National Wildlife Refuge Association

Connected wildlife refuge advocates in the Lower 48 States with Alaska’s Arctic National Wildlife Refuge – and with each other.

Florida & New Mexico

Meeting each other through the Resource Media workshop really cemented the partnership between the Friends groups in the Middle Rio Grande Valley.
Michael Hanauer, Friends of the Bosque del Apache National Wildlife Refuge
Special Projects Director
THE SITUATION

Supporters of the Arctic National Wildlife Refuge have a problem. The Arctic Refuge, though big, beautiful and renowned for its value to both wildlife and Native peoples, is really far away from most Americans. It’s hard to get people to care about a place that’s at risk when they’ve never visited – and likely never will.

Advocates have struggled to make the Arctic Refuge “real,” to build the drumbeat of support necessary to protect it from the threat of energy development and push Congress and the White House to back permanent protections. Luckily, there are dozens of organizations who seem poised to contribute to that drumbeat, if only we can help them see the connections between their local wildlife refuges and the Arctic: the Refuge Friends groups.

OUR ROLE

Many Refuge Friends groups lack the communications skills or staff to advocate effectively for their own refuges, much less the Arctic Refuge. So we worked with the National Wildlife Refuge Association to develop a two-day workshop that connects Friends groups to the Arctic Refuge through locally-tailored photos, videos and presentations by Arctic experts. The workshop then provides hands-on practice in communicating with decision-makers, the media and their own members about the importance of safeguarding wildlife refuges and the Arctic Refuge, and how to leverage various communications platforms, including social media, to spread the message.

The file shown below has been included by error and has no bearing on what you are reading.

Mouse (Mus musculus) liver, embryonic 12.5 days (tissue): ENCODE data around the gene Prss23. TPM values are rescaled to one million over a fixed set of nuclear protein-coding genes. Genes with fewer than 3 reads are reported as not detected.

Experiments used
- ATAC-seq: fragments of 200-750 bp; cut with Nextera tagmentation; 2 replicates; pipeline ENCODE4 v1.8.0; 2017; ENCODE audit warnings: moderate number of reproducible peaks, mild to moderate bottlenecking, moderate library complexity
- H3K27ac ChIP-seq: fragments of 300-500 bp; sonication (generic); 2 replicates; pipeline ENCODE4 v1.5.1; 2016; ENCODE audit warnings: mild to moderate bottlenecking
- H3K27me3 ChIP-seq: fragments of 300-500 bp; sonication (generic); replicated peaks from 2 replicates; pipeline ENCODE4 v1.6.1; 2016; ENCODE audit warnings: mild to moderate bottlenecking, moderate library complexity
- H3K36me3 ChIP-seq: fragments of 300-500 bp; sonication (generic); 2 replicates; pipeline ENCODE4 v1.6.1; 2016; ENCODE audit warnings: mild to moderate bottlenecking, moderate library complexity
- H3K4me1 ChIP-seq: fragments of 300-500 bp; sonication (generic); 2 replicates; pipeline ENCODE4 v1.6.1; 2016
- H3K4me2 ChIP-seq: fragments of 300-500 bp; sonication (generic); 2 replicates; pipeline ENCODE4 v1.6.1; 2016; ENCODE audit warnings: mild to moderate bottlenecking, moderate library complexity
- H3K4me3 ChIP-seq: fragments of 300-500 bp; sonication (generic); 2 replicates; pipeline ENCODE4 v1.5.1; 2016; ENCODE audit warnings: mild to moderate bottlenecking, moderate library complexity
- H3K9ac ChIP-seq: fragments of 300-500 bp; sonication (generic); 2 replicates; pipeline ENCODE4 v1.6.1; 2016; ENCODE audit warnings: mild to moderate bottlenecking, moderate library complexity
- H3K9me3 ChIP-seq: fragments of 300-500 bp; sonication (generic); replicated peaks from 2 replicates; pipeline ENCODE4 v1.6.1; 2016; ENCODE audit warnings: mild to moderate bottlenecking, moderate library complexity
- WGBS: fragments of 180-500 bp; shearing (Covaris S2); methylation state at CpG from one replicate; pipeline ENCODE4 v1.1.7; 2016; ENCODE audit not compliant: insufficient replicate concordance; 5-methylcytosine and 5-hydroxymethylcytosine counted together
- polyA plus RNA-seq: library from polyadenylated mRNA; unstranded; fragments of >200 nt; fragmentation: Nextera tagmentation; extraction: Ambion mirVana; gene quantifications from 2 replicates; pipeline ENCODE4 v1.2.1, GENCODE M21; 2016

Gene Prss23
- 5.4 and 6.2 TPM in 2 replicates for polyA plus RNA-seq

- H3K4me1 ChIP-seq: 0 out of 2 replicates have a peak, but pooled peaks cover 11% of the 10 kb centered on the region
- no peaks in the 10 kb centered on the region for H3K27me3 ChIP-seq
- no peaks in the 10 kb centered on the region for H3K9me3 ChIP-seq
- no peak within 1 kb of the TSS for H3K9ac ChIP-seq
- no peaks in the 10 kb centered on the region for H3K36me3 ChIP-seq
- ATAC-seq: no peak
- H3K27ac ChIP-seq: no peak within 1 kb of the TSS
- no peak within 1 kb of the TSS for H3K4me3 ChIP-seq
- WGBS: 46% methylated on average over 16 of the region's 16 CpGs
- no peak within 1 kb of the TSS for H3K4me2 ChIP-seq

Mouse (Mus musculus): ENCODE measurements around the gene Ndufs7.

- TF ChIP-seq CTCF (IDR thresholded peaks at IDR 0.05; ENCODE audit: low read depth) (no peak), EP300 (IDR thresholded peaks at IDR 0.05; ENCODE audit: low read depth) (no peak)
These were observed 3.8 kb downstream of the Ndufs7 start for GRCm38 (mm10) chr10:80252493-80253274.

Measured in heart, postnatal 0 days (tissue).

We delivered the workshop to Friends groups in New Mexico and Florida, focusing on high-profile refuges including Bosque del Apache NWR and J.N. “Ding” Darling NWR. In both states, staff and volunteers from several other nearby Friends groups also attended – in many cases, meeting each other for the first time. The workshop modules are now available for the Refuge Association to deliver to additional Friends groups, and ultimately, for the Friends to share with other like-minded groups.

THE IMPACT

The 30+ people who attended our workshops in Florida and New Mexico came away with a much broader understanding of how all wildlife refuges are connected, and the opportunities to work together around bigger goals. In New Mexico, for example, the three Friends groups who met at the workshop are now collaborating on a joint water-management project that should benefit the chain of national wildlife refuges along the Middle Rio Grande Valley.

The workshops also built personal connections between Friends groups in Alaska and the Lower 48, and created opportunities for these groups to learn from each other’s communications successes and failures. The Friends groups who attended the workshops represent the inner circle in what we hope will be an ever-widening pool of supporters for the Arctic Refuge and the National Wildlife Refuge System.